person looking out from behind a big magnifying glass
PHOTO: Marten Newhall

No one knows what customer experience will look like as states slowly start to reopen, but the one thing we do know is it will be very different than the customer experience of only a few months ago. We asked a few experts what changes they expect to see in customer experience in the near future.

A Renewed Focus on User Experience Design

“Because more physical experiences will shift to digital, companies will have to work harder to stand out and build authentic connections with their employees and customers,” said Litha Ramirez, executive director of the experience strategy and design group for SPR. “Companies will have to get a grasp of how their brand is expressed in every end-user touchpoint and will need to ensure it reflects their values consistently and appropriately for every circumstance, from sales to instruction manuals to menus to customer service to invoices and receipts.”

Customers will have a much lower tolerance for confusing and complex digital experiences, which will lead to a renewed focus on UX, not just UI design, Ramirez added. Organizations need to answer the question, "Do we understand the tasks a user wants and needs to complete from their point of view?" and build the solution with the help of AI. “Every single experience your customer or employee has with your digital properties must be holistic and seamless,” Ramirez said.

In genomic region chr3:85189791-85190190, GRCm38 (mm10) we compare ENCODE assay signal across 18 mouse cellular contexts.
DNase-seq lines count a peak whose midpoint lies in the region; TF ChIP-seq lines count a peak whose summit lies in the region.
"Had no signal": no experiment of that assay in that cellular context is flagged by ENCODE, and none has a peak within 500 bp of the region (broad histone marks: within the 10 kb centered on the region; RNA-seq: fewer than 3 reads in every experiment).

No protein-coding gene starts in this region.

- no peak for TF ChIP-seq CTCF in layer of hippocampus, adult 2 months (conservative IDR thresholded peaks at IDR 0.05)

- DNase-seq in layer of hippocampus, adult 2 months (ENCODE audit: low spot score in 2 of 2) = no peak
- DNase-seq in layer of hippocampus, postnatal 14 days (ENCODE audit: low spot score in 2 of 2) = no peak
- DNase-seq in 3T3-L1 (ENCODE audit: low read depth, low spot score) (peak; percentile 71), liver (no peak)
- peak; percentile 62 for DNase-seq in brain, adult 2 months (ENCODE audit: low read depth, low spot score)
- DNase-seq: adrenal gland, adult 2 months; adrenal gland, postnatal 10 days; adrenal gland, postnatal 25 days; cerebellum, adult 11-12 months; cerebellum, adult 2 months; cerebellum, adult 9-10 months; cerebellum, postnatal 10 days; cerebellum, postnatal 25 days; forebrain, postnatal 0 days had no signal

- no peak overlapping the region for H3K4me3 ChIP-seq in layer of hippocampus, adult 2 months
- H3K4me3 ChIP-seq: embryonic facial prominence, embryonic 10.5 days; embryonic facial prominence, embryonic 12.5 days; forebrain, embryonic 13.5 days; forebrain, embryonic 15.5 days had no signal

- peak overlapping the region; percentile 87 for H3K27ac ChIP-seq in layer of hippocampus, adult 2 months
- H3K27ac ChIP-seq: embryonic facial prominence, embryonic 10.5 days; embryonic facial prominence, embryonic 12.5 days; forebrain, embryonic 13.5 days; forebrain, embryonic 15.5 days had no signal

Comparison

Expect More Chatbots and an Increased Reliance on Analytics

While chatbot use was already growing, vendors reported clients previously would take more than a year to make purchases. The pandemic shortened the timeline to weeks. So chatbots are now and will continue to handle more of interactions in an attempt to boost CX, said Sharon Melamed, managing director of Matchboard

She continued, “customer conversations are a goldmine of data, and COVID-19 has shown many businesses that it’s possible to get a quick pulse on what customers are thinking, saying and feeling with analytics, resulting in improvements to customer service.”

Related Article: How Has the Customer Journey Shifted?